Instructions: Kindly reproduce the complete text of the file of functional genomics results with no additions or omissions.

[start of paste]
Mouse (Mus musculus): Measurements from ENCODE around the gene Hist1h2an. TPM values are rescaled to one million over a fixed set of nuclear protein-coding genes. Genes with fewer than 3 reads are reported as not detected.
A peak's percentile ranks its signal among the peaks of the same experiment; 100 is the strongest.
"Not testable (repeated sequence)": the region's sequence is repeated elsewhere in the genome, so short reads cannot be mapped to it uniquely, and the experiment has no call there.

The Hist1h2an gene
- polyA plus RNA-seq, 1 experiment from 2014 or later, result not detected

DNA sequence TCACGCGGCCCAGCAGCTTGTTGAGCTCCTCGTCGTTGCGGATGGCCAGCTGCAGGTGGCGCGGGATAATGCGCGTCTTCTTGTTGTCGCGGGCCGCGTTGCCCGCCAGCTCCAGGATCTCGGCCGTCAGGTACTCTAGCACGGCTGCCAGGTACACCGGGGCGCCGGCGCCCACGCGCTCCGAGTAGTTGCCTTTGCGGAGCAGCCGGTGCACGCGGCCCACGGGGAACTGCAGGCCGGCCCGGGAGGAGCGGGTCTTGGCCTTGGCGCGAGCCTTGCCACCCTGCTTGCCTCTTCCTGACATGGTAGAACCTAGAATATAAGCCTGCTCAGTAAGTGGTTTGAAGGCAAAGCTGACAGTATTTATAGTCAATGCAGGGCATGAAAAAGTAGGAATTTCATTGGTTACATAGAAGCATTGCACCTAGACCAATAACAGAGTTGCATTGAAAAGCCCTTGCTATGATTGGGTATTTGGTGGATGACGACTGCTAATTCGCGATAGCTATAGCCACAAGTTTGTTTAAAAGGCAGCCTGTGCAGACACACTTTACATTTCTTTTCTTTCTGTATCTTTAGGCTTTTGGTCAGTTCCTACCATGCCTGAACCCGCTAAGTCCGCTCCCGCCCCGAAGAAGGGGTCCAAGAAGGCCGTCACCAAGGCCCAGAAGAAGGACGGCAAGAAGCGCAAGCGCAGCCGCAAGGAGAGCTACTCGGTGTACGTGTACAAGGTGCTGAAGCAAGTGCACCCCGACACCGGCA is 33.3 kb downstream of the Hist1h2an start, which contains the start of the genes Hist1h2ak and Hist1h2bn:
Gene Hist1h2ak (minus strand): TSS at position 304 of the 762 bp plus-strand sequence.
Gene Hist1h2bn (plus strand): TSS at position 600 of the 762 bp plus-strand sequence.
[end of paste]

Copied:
Mouse (Mus musculus): Measurements from ENCODE around the gene Hist1h2an. TPM values are rescaled to one million over a fixed set of nuclear protein-coding genes. Genes with fewer than 3 reads are reported as not detected.
A peak's percentile ranks its signal among the peaks of the same experiment; 100 is the strongest.
"Not testable (repeated sequence)": the region's sequence is repeated elsewhere in the genome, so short reads cannot be mapped to it uniquely, and the experiment has no call there.

The Hist1h2an gene
- polyA plus RNA-seq, 1 experiment from 2014 or later, result not detected

DNA sequence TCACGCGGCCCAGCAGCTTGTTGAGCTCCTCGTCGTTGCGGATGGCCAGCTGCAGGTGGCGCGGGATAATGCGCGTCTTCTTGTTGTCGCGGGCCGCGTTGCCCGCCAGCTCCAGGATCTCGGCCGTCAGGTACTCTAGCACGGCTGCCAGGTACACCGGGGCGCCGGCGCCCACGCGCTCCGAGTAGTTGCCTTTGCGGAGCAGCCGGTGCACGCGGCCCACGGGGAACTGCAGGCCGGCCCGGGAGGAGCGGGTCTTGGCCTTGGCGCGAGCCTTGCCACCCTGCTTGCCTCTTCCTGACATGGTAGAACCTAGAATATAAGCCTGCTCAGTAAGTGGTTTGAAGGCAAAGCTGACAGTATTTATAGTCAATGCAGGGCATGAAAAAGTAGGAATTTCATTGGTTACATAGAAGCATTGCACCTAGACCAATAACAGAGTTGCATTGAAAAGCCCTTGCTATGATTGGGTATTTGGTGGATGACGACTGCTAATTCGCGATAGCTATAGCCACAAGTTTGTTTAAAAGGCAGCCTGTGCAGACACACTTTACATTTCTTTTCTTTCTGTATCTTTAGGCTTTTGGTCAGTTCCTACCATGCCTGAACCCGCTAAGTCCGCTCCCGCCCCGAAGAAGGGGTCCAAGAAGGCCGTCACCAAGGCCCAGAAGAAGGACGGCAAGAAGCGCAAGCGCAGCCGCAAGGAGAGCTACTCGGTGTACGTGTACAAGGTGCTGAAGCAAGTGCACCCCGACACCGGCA is 33.3 kb downstream of the Hist1h2an start, which contains the start of the genes Hist1h2ak and Hist1h2bn:
Gene Hist1h2ak (minus strand): TSS at position 304 of the 762 bp plus-strand sequence.
Gene Hist1h2bn (plus strand): TSS at position 600 of the 762 bp plus-strand sequence.